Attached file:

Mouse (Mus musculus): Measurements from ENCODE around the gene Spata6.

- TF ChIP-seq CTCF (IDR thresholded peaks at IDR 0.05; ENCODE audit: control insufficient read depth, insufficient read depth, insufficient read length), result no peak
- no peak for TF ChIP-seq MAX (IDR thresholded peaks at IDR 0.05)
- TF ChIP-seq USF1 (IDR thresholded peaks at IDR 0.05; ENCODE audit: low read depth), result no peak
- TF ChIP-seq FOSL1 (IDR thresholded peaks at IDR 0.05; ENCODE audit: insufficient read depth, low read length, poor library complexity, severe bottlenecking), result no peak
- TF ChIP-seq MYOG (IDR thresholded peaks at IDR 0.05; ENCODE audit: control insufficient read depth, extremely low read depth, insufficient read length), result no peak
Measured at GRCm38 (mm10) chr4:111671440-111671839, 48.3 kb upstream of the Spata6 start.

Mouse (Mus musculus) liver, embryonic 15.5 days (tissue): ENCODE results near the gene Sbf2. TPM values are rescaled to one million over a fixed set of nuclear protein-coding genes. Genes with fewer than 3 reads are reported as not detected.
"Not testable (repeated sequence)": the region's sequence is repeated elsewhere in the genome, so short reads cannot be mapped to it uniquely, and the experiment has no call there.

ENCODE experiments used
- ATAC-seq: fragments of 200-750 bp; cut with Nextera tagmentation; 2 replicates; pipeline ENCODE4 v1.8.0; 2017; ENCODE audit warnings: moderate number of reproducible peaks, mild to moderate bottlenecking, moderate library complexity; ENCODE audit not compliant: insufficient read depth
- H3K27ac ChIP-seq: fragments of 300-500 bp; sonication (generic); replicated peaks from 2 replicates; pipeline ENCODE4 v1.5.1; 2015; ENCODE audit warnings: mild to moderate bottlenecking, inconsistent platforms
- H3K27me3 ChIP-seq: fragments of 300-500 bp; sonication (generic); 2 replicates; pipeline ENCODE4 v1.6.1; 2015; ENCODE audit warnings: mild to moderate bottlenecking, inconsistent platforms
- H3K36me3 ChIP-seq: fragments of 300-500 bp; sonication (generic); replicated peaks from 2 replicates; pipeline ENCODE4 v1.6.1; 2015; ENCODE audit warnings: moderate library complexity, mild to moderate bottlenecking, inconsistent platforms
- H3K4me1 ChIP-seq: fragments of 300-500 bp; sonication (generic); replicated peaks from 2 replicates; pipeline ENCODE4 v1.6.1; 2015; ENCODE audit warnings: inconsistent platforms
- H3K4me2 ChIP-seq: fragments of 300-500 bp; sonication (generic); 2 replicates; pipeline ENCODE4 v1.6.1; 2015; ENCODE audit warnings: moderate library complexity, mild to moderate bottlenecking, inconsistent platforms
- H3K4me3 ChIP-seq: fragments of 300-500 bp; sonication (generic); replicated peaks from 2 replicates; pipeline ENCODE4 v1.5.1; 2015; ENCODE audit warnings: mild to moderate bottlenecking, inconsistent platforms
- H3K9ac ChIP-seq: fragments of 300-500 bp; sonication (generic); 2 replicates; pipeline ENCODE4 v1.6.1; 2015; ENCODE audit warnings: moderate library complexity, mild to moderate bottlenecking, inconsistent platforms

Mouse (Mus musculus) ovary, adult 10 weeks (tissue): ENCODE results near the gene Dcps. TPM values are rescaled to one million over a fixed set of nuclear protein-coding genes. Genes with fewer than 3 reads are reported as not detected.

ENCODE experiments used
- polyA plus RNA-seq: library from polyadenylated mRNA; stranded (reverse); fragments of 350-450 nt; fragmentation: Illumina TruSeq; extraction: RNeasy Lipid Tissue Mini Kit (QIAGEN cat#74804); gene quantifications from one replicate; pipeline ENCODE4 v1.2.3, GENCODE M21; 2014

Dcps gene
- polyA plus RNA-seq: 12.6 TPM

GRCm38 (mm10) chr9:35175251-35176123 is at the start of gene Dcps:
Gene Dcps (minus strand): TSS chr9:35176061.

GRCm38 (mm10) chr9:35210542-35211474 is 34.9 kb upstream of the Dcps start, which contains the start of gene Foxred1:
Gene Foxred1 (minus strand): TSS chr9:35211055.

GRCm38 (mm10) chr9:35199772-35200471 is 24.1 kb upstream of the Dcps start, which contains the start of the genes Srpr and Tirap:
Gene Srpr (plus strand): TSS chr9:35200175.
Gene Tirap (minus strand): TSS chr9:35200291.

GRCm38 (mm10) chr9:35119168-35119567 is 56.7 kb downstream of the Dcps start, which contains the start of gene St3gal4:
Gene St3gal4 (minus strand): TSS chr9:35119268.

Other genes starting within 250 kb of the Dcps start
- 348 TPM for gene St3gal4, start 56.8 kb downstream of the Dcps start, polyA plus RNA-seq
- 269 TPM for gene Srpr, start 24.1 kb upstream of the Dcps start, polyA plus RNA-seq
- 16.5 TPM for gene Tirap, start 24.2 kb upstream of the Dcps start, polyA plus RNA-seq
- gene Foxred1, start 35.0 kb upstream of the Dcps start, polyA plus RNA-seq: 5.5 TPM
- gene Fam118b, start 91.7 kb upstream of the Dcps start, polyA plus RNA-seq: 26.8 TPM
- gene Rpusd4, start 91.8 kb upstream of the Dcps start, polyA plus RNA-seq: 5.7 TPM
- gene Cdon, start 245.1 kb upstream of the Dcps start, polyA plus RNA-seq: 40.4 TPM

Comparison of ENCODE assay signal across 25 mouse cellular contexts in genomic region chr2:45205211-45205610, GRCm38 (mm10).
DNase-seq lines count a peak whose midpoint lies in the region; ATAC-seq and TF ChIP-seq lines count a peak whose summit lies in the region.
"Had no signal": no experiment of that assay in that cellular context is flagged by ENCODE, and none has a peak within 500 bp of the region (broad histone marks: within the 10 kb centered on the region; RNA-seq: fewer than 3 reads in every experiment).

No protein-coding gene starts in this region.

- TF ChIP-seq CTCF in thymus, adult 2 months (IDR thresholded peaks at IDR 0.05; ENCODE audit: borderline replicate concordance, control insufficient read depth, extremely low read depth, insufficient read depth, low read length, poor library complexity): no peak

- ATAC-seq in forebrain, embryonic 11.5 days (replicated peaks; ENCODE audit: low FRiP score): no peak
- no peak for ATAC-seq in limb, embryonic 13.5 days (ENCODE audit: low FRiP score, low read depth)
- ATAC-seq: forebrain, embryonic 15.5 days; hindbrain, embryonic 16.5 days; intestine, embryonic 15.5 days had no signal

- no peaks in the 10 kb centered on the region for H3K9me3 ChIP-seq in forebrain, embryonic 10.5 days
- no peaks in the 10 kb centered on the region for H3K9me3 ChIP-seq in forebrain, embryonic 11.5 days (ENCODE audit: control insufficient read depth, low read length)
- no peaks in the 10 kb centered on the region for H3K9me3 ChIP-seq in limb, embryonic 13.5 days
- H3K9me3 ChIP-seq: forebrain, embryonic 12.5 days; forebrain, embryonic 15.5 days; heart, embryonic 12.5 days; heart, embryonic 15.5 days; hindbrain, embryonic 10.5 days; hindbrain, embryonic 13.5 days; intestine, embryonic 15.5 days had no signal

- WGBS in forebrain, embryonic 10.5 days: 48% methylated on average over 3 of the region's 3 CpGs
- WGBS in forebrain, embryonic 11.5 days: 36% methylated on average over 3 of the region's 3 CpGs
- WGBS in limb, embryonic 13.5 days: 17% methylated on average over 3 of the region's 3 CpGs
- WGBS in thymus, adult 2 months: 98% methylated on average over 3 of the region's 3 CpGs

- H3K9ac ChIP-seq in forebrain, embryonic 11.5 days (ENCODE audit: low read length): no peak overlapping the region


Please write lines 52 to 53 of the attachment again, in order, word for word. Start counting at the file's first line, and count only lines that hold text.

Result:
- H3K9me3 ChIP-seq: forebrain, embryonic 12.5 days; forebrain, embryonic 15.5 days; heart, embryonic 12.5 days; heart, embryonic 15.5 days; hindbrain, embryonic 10.5 days; hindbrain, embryonic 13.5 days; intestine, embryonic 15.5 days had no signal

- WGBS in forebrain, embryonic 10.5 days: 48% methylated on average over 3 of the region's 3 CpGs